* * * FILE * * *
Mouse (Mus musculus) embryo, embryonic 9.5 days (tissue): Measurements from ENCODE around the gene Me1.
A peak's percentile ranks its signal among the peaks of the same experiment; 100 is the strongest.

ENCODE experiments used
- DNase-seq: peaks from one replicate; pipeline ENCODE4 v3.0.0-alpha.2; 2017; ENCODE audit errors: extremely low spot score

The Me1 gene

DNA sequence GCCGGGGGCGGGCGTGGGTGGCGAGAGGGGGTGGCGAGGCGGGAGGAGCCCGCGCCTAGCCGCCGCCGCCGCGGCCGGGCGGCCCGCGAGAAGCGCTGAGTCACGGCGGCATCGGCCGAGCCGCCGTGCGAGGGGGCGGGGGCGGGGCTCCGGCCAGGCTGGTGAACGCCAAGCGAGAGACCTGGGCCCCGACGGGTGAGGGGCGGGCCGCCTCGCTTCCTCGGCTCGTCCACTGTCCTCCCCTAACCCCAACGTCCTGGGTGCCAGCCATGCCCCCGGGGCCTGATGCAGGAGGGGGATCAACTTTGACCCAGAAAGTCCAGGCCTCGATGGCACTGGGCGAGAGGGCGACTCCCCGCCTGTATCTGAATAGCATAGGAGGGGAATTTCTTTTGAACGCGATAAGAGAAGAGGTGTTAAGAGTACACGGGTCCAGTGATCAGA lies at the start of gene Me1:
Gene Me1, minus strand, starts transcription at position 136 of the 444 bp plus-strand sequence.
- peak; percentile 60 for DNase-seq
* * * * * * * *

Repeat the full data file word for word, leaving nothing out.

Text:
Mouse (Mus musculus) embryo, embryonic 9.5 days (tissue): Measurements from ENCODE around the gene Me1.
A peak's percentile ranks its signal among the peaks of the same experiment; 100 is the strongest.

ENCODE experiments used
- DNase-seq: peaks from one replicate; pipeline ENCODE4 v3.0.0-alpha.2; 2017; ENCODE audit errors: extremely low spot score

The Me1 gene

DNA sequence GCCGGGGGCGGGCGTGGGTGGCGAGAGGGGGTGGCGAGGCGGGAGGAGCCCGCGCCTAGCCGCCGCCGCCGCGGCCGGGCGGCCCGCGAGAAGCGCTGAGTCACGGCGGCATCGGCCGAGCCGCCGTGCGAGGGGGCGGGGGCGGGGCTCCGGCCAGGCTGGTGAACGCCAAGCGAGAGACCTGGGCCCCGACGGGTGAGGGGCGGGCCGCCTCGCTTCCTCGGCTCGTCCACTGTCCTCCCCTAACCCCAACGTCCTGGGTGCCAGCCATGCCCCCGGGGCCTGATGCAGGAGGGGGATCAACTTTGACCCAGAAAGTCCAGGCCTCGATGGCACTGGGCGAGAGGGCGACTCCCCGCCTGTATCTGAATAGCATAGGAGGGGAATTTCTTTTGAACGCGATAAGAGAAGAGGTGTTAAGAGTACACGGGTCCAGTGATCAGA lies at the start of gene Me1:
Gene Me1, minus strand, starts transcription at position 136 of the 444 bp plus-strand sequence.
- peak; percentile 60 for DNase-seq